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Sam Kornhauser papers

Document | Digitized | Accession Number: 2005.538.1

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    Sam Kornhauser papers

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    The Sam Kornhauser papers documents the experiences of the Kornhauser and Ament families in German-occupied Poland during World War II and consist of biographical materials and photographs documenting his parents, Stephen and Amalia Kornhauser, and members of the Kornhauser and Ament families who survived the Holocaust in Poland, Czechoslovakia, Hungary, and Belgium before immigrating to the United States and Brazil.

    Biographical materials document Stephen and Amalia Kornhauser; Stephen’s siblings Leon Kornhauser, Fela Kornhauser, and Ursula Kornhauser Goldkorn and her husband Berek; his father Israel Kornhauser; and Amalia’s sister-in-law Manya Ament.

    Stephen and Amalia Kornhauser materials primarily consist of false identification papers in the name Wizniewski, but they also include two 1938 patent documents in Stephen’s name (Salomon) for xylolite floors, one authentic 1950 travel document for Amalia, and the 1952 passenger list for the steamship Liberté bearing the names of the Kornhauser family (Salomon, Amalia, and Isidora).

    Leon Kornhauser materials include a 1945 identification certificate; a 1952 passenger list showing his immigration to Brazil and a map of the port of Genoa; records documenting his crystal and glass coating business in Brazil in the 1950s; 1960s and 1970s correspondence from friends and relatives in Israel; and a 1998 letter about Kornhauser’s chance encounter with Pope John Paul II in the 1930s.

    Ursula and Berek Goldkorn materials include identification papers from Poland, Germany, Belgium, and Brazil and a false certificate using the name Wizniewski. There is a similar false certificate for Fela Kornhauser.

    This series also includes the personal narrative of Amalia Kornhauser’s sister-in-law, Manya Ament, describing the outbreak of war in Poland, the German occupation, the birth of Manya’s daughter Jeanine in the Bochnia ghetto, their escape to Czechoslovakia and Hungary, and liberation.

    Photographs depict Kornhauser and Ament family members and friends in Poland, Belgium, and Germany, the opening ceremony of the Jewish Committee in Selb, Germany, in 1946, and the folding camp chair patented by Israel Kornhauser. This series also includes a photograph of four men in striped prisoner uniforms that is believed to represent Leon Kornhauser upon his liberation at Dachau.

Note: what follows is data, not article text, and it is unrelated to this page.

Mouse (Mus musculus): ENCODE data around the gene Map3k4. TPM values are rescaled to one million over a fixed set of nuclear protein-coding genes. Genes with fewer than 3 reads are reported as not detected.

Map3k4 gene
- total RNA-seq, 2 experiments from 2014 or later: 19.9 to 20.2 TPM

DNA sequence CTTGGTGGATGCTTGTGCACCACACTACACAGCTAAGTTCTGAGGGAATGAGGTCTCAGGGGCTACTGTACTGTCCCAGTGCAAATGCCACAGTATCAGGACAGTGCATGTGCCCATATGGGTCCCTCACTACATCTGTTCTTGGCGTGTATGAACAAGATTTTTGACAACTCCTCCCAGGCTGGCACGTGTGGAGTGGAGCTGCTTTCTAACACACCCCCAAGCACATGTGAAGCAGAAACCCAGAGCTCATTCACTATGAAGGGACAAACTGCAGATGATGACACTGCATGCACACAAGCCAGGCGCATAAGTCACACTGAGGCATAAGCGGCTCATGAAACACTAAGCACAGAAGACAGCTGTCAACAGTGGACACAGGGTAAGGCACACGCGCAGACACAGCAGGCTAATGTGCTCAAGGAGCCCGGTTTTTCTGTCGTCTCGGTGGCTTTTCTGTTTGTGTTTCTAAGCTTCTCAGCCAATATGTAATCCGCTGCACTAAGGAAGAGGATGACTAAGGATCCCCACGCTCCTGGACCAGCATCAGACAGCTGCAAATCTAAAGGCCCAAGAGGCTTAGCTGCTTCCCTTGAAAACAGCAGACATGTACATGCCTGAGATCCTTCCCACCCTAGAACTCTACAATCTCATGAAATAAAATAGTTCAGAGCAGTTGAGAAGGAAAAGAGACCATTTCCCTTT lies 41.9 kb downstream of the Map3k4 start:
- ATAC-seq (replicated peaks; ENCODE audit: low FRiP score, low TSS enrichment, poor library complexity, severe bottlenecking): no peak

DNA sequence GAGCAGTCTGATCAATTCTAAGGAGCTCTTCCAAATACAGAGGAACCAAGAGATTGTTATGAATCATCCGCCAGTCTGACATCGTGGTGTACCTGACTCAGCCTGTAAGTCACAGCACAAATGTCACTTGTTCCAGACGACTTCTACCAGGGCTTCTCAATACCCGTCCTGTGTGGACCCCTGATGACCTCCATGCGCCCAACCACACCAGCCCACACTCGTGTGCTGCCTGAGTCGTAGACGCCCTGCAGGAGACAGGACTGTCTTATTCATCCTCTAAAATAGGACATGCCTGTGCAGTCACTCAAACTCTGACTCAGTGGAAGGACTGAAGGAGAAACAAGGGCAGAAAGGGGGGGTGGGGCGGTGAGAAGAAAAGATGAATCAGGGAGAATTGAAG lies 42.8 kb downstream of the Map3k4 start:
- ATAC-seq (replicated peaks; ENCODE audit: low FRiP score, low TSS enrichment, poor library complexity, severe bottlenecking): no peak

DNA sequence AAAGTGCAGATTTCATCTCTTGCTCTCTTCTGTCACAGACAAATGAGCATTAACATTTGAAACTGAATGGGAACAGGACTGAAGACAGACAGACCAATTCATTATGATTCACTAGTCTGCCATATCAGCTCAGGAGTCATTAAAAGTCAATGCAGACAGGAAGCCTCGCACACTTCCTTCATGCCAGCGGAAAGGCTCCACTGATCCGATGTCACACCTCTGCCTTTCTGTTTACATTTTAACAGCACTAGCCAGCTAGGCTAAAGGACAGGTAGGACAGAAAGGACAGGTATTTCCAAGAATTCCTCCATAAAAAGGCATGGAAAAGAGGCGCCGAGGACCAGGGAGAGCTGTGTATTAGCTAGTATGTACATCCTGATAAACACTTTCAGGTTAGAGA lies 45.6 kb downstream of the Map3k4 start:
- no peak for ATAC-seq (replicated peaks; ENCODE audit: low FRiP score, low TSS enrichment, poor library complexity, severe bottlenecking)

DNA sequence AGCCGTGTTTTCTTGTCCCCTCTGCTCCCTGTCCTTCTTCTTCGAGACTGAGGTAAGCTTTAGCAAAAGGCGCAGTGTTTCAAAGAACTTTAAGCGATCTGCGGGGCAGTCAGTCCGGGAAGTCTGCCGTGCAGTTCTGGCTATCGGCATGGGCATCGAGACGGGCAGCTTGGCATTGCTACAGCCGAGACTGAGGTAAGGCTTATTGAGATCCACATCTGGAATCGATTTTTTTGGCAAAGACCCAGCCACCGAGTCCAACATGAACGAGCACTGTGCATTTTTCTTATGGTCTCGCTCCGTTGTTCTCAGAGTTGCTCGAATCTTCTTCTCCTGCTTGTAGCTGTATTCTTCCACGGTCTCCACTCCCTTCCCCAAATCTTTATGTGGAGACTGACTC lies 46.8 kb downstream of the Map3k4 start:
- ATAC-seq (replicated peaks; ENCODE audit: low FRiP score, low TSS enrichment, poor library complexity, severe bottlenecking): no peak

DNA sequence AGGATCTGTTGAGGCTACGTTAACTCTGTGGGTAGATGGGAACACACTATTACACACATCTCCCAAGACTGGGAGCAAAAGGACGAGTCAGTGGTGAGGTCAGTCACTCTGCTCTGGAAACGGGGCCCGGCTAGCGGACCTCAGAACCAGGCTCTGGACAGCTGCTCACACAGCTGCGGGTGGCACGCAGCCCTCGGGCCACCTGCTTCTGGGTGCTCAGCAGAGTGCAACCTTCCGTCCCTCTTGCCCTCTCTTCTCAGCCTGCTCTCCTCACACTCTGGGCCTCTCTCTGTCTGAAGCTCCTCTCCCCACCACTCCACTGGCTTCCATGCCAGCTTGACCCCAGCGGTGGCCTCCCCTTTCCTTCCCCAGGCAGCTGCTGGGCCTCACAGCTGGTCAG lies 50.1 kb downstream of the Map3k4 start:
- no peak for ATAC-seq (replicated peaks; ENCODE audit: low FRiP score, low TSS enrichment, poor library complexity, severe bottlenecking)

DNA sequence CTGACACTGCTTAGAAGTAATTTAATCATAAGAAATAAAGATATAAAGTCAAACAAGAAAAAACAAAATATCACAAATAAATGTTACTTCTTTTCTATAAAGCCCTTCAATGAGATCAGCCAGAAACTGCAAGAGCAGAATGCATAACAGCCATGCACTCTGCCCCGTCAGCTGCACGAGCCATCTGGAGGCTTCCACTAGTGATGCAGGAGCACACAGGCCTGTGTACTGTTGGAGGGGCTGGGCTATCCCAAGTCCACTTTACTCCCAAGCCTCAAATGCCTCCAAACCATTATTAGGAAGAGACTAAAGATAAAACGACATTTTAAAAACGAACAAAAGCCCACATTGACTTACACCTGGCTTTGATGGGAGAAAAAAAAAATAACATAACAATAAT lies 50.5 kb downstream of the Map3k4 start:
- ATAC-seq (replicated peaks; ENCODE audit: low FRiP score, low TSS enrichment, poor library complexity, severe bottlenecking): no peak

inclusive:  1930-1998
    Credit Line
    United States Holocaust Memorial Museum Collection, Gift of Sam Kornhauser
    Collection Creator
    Sam Kornhauser
    Sam Kornhauser was born Isadore Kornhauser in Belgium in 1947 to Polish Holocaust survivors Stephen
    (Salomon) (1912-?) and Amalia (Ament) Kornhauser (1911-1989), who were born in Krakow. Amalia’s
    family was confined to the Bochnia ghetto in 1941, and Amalia and Stephen were married in 1942.
    Using a truck with a secret compartment, Stephen helped Amalia and several of her relatives, including
    her sisters Sophie and Rose, Rose’s husband and son, her brother, her sister-in-law Manya Ament, and
    her baby niece Jeanine escape the Bochnia ghetto. They fled through Czechoslovakia to Hungary, where
    they survived the rest of the war. Stephen, Amalia, and Stephen’s sisters, Ursula and Fela, adopted false
    identities under the name Wizniewski. Stephen and Amalia moved to Belgium after the war and
    immigrated to the United States with their young son Sam in 1952. Amalia’s mother was shot dead
    during an raid in the Bochnia ghetto in August 1942. Manya Ament’s sister Hanyia was sent to Szebnia
    and then Auschwitz when the Bochnia ghetto was liquidated and died of typhoid in 1944. Sophie’s
    husband, Dr. Arthur Haber, fought in the army of Polish expatriate soldiers led by Gen. Władysław
    Anders, and the couple settled in England after the war. Stephen’s brother Chaim (Leon) Kornhauser
    survived Plaszow, was liberated at Dachau, moved to Sao Paulo, Brazil in 1952, and worked as a chemist
    specializing in crystal and glass coatings. Ursula Kornhauser and her husband, Berek Goldkorn, also
    immigrated to Brazil after the war.

    Physical Details

    1 box
    System of Arrangement
    The Sam Kornhauser papers are arranged as two series: I. Biographical materials, 1935-1998, and II. Photographs, 1930-1965

    Rights & Restrictions

    Conditions on Access
    There are no known restrictions on access to this material.
    Conditions on Use
    Material(s) in this collection may be protected by copyright and/or related rights. You do not require further permission from the Museum to use this material. The user is solely responsible for making a determination as to if and how the material may be used.

    Keywords & Subjects

    Administrative Notes

    Sam Kornhauser donated his papers to the United States Holocaust Memorial Museum in 2005.
    Funding Note
    The cataloging of this collection has been supported by a grant from the Conference on Jewish Material Claims Against Germany.
    Record last modified:
    2024-04-01 11:42:05
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